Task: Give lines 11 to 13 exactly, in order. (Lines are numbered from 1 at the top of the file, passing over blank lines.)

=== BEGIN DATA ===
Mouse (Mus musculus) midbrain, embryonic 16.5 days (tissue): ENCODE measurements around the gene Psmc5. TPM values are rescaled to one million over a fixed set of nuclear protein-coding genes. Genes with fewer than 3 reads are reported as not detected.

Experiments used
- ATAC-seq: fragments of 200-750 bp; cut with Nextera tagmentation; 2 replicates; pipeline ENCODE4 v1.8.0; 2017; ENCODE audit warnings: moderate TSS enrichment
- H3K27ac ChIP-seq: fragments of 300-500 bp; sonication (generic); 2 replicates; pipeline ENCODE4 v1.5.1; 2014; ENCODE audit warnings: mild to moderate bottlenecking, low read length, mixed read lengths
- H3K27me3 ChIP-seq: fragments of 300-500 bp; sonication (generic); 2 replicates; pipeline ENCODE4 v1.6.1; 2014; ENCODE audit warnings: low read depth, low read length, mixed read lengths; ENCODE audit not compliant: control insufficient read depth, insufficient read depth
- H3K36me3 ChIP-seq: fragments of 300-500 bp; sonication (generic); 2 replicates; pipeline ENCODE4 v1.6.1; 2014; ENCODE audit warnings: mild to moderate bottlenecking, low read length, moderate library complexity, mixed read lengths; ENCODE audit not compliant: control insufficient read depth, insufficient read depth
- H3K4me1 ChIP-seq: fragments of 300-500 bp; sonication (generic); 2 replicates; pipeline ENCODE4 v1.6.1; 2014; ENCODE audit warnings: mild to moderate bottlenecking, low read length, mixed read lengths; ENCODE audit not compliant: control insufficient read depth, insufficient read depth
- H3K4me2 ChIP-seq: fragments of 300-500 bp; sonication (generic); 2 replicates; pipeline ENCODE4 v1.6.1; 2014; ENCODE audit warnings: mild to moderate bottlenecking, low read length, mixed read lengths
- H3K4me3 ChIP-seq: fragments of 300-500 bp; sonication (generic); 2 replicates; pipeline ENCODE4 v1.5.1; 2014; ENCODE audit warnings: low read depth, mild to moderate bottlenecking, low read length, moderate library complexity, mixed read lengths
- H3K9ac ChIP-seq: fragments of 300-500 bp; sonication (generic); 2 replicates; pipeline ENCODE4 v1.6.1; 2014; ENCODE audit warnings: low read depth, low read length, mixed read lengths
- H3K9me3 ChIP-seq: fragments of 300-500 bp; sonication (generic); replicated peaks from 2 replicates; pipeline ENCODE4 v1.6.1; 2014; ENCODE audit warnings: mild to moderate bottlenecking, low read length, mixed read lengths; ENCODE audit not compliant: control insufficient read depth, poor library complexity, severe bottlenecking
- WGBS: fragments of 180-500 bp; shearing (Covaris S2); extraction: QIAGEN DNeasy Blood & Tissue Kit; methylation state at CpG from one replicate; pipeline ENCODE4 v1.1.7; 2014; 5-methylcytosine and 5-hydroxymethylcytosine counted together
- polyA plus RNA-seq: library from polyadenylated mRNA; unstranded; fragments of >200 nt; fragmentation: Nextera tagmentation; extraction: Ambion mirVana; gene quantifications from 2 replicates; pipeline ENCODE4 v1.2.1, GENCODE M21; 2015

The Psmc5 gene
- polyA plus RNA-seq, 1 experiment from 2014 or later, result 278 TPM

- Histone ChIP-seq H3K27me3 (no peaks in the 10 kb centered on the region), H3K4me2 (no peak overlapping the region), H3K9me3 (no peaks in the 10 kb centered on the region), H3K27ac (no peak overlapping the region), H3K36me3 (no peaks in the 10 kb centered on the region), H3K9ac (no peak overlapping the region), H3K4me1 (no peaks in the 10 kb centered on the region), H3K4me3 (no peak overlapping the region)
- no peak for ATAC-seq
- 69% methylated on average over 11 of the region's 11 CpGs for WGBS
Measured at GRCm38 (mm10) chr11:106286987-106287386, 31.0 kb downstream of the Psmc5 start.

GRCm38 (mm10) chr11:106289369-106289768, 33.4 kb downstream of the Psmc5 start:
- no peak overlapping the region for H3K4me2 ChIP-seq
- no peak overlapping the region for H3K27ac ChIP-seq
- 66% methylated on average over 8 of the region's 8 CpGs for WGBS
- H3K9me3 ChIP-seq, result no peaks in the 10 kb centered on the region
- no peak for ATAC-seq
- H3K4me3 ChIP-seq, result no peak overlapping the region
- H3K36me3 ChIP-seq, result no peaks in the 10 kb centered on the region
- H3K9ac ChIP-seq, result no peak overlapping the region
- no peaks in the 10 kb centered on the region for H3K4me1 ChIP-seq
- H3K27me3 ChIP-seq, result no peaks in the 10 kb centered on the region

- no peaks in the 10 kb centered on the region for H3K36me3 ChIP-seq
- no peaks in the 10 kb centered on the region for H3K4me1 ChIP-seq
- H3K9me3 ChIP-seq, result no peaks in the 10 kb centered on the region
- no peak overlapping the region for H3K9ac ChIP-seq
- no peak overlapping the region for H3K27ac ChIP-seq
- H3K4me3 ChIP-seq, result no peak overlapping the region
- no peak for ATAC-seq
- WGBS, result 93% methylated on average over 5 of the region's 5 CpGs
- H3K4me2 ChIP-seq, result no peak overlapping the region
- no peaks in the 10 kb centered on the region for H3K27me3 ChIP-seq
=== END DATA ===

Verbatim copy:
- H3K9me3 ChIP-seq: fragments of 300-500 bp; sonication (generic); replicated peaks from 2 replicates; pipeline ENCODE4 v1.6.1; 2014; ENCODE audit warnings: mild to moderate bottlenecking, low read length, mixed read lengths; ENCODE audit not compliant: control insufficient read depth, poor library complexity, severe bottlenecking
- WGBS: fragments of 180-500 bp; shearing (Covaris S2); extraction: QIAGEN DNeasy Blood & Tissue Kit; methylation state at CpG from one replicate; pipeline ENCODE4 v1.1.7; 2014; 5-methylcytosine and 5-hydroxymethylcytosine counted together
- polyA plus RNA-seq: library from polyadenylated mRNA; unstranded; fragments of >200 nt; fragmentation: Nextera tagmentation; extraction: Ambion mirVana; gene quantifications from 2 replicates; pipeline ENCODE4 v1.2.1, GENCODE M21; 2015